This $131M bridge was constructed on a new parallel alignment just east of the existing bridge, which spans the Sacramento River arm of Shasta Lake, California’s third largest lake and largest reservoir. The new bridges are twin cast-in-place segmental box girder superstructures consisting of 5 spans, 1,942’ long and 104’ wide connected with diaphragms at the piers as well as a full length closure pour, connecting the wings. The superstructure depth varies from 29’-6” deep to 12’ deep. The structure, designed for a 100-year life, consists of 13 million pounds of steel and more than 36,000 cubic yards of concrete.
Located in the Shasta-Trinity National Forest, the bridge incorporates several aesthetic and environmental details. The structure includes 16 bat houses under the pier table diaphragms, along with two large-mouth bass motifs on the webs of the pier tables. The project is located in a high seismic area and incorporates complex earthquake-resistant design details. Additionally, project challenges included seasonal water level fluctuations of approximately 50’-70’ and difficult access – piers that extend over 120’ above the water and 100’ to the bottom of the lake.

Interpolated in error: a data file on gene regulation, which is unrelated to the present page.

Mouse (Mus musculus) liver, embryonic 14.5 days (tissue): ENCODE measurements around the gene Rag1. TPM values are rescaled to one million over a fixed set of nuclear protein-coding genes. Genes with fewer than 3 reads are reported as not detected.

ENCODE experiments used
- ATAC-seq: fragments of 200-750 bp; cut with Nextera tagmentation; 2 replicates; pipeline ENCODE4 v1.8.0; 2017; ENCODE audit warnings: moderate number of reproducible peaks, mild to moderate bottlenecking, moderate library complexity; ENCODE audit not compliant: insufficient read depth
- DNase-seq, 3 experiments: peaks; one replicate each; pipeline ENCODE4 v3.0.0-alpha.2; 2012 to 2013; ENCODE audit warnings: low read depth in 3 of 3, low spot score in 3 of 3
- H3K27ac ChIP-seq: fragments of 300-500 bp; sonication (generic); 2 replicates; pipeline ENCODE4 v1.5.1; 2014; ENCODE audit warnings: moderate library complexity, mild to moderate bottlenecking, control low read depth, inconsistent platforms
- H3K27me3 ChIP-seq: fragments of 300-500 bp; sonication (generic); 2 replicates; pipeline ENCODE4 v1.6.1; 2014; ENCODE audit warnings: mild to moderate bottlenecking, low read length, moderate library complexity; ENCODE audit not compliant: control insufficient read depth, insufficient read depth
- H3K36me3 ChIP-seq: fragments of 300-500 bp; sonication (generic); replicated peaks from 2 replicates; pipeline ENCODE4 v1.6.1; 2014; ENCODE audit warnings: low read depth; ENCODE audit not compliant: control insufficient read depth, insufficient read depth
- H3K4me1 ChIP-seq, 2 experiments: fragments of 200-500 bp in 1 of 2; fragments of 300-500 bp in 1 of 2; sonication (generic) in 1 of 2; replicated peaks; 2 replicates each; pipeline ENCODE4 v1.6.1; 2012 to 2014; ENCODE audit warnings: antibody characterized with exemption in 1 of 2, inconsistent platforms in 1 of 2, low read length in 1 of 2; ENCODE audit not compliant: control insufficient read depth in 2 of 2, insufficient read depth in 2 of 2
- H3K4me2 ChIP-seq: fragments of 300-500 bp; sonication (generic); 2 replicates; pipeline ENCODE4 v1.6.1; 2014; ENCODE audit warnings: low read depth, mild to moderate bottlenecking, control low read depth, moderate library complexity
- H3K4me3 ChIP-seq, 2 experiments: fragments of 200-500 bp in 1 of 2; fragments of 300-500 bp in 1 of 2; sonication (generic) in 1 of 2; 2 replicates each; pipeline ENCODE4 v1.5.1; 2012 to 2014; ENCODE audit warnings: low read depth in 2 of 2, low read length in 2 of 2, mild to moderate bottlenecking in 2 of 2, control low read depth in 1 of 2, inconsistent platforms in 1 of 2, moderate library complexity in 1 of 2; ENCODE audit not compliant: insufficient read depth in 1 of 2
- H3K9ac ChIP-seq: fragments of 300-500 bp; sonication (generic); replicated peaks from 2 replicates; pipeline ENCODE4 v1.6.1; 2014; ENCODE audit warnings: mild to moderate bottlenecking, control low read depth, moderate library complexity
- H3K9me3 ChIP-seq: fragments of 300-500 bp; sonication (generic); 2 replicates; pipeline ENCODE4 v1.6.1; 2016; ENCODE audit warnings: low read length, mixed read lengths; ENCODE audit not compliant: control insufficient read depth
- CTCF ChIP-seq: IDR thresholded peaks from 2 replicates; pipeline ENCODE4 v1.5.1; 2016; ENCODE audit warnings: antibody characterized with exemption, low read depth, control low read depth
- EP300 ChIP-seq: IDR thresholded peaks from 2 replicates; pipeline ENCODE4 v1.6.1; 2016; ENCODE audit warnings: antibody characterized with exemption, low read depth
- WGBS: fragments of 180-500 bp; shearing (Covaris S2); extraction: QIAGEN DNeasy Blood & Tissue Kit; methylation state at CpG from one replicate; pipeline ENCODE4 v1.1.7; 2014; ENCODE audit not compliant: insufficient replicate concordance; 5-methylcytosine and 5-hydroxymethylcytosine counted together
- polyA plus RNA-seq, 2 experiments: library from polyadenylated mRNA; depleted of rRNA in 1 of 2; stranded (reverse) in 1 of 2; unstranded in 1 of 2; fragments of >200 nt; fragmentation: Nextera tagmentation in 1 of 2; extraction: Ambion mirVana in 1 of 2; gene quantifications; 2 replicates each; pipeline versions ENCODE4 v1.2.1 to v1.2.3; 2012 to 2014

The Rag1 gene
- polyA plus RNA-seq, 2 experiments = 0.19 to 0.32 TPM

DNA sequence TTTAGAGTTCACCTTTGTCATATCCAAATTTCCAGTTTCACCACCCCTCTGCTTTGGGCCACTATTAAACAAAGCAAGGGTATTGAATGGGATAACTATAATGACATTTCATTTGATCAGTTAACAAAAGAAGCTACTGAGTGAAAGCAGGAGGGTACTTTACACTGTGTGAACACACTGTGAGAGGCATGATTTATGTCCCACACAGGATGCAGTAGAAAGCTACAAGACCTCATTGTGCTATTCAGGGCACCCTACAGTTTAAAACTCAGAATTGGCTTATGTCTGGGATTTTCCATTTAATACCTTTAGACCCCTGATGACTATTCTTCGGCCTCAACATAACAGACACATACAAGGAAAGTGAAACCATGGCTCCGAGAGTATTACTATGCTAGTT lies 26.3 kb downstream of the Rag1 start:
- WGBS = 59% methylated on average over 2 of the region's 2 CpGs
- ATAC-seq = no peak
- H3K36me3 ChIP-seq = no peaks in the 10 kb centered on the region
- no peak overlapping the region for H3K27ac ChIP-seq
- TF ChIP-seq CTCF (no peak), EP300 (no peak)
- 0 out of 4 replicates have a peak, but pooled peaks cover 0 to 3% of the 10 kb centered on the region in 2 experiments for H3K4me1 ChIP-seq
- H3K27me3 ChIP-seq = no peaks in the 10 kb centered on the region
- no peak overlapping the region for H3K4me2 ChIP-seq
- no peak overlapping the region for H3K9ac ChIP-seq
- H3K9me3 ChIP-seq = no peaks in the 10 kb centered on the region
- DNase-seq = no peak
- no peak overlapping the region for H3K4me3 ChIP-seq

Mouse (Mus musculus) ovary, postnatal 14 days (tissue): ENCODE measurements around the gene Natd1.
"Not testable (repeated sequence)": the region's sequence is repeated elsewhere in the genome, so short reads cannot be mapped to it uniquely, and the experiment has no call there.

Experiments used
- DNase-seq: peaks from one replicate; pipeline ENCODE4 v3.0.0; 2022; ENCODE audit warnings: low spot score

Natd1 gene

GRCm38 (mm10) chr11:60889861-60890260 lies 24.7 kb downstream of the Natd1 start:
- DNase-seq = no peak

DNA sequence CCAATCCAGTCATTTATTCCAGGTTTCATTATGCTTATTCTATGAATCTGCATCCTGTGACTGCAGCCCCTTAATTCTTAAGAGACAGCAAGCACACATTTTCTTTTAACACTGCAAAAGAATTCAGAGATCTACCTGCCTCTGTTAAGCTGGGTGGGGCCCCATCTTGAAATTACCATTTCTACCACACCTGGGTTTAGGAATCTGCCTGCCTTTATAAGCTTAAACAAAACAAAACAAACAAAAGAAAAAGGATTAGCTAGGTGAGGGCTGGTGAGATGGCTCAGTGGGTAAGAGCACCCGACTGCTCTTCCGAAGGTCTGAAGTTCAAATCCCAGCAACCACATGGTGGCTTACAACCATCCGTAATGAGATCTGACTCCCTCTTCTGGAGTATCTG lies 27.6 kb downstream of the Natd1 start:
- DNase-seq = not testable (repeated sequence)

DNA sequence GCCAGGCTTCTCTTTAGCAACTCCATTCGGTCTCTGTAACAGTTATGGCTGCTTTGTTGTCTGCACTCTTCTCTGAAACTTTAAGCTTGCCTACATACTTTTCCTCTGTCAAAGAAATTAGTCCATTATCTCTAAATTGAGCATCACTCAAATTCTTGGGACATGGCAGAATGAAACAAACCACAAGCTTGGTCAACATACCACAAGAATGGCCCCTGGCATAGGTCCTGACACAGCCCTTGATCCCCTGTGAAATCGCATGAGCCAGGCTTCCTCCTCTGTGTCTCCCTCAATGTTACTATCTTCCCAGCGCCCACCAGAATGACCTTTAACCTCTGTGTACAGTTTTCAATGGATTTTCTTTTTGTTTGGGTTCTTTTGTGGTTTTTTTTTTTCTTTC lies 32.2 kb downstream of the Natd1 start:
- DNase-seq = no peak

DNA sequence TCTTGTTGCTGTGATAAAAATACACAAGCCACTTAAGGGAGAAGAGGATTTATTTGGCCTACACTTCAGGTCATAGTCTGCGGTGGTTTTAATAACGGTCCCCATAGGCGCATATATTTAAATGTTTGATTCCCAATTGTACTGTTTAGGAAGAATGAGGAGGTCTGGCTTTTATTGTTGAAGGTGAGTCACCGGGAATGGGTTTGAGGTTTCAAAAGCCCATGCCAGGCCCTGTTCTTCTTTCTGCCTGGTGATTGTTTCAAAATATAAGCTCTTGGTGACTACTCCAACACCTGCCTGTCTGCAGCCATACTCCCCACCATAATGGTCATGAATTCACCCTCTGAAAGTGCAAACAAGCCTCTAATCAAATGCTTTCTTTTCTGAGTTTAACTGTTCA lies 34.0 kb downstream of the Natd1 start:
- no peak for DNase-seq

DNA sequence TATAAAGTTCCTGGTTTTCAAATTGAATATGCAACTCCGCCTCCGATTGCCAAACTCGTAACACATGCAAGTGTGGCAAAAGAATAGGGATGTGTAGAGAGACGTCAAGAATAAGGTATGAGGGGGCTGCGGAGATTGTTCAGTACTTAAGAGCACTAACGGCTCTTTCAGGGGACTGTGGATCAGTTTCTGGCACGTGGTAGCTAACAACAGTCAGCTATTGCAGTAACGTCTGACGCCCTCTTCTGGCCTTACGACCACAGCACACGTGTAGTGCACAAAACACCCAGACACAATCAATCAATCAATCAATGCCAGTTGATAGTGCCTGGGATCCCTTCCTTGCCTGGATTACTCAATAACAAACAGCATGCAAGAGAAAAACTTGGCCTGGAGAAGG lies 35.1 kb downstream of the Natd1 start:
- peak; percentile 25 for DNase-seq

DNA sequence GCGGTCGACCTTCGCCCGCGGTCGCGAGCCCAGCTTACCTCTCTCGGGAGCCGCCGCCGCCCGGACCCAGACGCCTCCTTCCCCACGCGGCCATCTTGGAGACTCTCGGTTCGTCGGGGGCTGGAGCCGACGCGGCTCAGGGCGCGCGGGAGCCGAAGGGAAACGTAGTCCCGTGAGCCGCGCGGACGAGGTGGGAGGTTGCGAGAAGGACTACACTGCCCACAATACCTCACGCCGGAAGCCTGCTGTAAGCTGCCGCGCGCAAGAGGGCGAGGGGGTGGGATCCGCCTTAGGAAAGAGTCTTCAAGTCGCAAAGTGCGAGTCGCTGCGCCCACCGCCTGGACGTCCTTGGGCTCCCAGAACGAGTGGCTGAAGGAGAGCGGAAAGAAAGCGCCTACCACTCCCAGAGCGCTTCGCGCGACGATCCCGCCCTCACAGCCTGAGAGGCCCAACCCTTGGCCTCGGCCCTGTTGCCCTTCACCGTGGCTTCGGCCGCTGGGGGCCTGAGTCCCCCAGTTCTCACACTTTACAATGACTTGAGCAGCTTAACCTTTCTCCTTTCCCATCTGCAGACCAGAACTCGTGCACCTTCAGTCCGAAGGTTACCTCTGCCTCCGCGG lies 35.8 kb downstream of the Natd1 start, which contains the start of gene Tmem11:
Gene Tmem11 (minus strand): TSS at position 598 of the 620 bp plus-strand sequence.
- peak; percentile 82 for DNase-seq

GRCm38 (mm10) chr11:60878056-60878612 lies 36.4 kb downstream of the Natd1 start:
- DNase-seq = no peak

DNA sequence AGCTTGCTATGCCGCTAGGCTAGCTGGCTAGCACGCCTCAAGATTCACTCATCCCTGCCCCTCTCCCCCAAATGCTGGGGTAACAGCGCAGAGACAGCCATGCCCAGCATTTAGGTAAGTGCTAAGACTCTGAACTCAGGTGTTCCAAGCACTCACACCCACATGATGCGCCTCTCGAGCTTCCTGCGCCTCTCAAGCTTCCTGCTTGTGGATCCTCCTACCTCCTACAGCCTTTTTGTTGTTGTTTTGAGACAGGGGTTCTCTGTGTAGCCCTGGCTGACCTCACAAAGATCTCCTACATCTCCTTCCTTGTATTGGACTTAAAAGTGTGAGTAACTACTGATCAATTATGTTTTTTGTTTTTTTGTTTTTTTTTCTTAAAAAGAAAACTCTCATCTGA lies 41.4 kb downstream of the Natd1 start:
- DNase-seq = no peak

To overcome these obstacles, a waterline trestle was constructed at each pier allowing the use of cranes. The falsework system design supported by the piers facilitated the construction of the 550 cubic yard pier tables. The remaining segments were cast using two pairs of form travelers in balanced cantilever.
FINLEY provided segmental bridge design and construction engineering (3D time dependent longitudinal superstructure analysis) including camber analysis, geometry control manuals, post-tensioning calculations, temporary support falsework structures, construction manual, integrated segment shop drawings and design office support during construction.